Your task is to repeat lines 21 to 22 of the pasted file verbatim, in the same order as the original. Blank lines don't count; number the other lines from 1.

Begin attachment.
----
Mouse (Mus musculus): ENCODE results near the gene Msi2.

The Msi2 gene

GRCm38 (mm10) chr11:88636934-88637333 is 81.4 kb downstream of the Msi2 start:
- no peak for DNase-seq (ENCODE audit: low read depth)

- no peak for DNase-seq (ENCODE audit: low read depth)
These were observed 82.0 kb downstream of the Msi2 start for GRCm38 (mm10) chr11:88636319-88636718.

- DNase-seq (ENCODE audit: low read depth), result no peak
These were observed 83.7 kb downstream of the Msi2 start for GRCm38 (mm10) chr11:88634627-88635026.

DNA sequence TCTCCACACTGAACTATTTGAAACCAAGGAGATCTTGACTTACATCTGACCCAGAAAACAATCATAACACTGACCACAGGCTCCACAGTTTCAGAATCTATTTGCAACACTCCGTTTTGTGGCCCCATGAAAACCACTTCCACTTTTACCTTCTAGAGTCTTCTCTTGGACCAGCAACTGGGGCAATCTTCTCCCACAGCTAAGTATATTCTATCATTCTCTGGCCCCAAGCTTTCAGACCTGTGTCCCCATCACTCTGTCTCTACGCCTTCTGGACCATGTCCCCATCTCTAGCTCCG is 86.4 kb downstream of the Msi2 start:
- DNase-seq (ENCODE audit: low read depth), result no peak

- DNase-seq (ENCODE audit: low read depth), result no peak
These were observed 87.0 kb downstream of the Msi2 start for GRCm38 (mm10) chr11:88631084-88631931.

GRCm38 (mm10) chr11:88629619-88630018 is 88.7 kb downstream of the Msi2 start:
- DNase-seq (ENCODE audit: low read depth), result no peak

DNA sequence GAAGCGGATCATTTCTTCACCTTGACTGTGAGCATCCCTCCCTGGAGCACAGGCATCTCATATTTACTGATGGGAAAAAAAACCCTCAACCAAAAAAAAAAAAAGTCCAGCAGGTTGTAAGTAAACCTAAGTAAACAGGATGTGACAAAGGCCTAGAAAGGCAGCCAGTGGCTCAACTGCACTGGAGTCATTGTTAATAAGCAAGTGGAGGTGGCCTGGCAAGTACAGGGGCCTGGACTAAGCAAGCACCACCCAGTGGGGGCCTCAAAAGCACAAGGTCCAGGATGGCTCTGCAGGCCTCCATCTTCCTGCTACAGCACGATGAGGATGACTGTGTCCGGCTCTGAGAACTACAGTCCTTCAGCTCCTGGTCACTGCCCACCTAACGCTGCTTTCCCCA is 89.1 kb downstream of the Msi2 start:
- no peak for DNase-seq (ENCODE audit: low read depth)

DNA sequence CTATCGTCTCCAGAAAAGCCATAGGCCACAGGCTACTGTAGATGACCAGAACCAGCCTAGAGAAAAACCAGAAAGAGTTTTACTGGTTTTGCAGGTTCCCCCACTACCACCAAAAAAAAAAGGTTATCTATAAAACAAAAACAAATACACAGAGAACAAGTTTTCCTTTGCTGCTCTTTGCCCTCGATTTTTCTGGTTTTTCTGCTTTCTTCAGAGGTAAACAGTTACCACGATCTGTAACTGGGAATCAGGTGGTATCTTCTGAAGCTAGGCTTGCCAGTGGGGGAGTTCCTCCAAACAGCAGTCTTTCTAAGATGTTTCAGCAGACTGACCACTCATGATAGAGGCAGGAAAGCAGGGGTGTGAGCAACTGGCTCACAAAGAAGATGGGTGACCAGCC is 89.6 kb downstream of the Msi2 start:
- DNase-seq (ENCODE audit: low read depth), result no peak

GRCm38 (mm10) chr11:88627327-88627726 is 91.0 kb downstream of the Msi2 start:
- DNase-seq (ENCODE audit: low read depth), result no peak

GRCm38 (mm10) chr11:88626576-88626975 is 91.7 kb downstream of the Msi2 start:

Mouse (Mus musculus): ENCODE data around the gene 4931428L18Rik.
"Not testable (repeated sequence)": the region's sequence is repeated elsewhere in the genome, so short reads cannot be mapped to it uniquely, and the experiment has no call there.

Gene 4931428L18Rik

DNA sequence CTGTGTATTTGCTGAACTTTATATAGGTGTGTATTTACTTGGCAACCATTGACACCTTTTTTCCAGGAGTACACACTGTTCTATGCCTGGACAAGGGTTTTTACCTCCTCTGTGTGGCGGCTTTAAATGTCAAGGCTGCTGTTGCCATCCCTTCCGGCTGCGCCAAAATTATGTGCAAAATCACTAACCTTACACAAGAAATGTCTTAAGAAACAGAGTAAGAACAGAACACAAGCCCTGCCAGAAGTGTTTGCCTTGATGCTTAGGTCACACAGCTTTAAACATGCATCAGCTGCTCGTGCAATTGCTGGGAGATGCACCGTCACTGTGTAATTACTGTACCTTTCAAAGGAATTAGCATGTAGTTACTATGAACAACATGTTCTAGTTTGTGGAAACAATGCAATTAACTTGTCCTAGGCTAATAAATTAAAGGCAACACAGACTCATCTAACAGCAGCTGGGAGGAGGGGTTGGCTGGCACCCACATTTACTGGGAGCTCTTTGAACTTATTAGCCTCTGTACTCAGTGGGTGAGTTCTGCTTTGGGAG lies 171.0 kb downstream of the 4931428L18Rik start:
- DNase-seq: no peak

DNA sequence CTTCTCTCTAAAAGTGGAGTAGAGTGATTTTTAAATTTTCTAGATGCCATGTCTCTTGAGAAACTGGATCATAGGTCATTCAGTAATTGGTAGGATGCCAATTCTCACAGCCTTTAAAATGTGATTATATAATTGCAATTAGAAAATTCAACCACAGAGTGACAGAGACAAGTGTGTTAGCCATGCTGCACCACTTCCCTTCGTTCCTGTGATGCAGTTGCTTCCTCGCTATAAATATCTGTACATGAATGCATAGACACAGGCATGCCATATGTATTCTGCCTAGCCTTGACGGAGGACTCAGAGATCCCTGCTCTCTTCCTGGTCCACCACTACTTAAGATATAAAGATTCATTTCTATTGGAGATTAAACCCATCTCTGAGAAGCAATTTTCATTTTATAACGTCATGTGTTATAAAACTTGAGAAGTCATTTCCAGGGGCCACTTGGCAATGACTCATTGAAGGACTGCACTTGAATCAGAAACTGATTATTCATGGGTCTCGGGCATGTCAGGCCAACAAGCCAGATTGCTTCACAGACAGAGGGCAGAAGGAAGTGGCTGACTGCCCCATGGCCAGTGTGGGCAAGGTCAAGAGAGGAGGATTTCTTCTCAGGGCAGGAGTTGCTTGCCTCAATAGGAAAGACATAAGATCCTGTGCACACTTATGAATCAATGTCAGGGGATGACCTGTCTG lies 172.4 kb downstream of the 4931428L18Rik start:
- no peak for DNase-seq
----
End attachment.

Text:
GRCm38 (mm10) chr11:88626576-88626975 is 91.7 kb downstream of the Msi2 start:

Mouse (Mus musculus): ENCODE data around the gene 4931428L18Rik.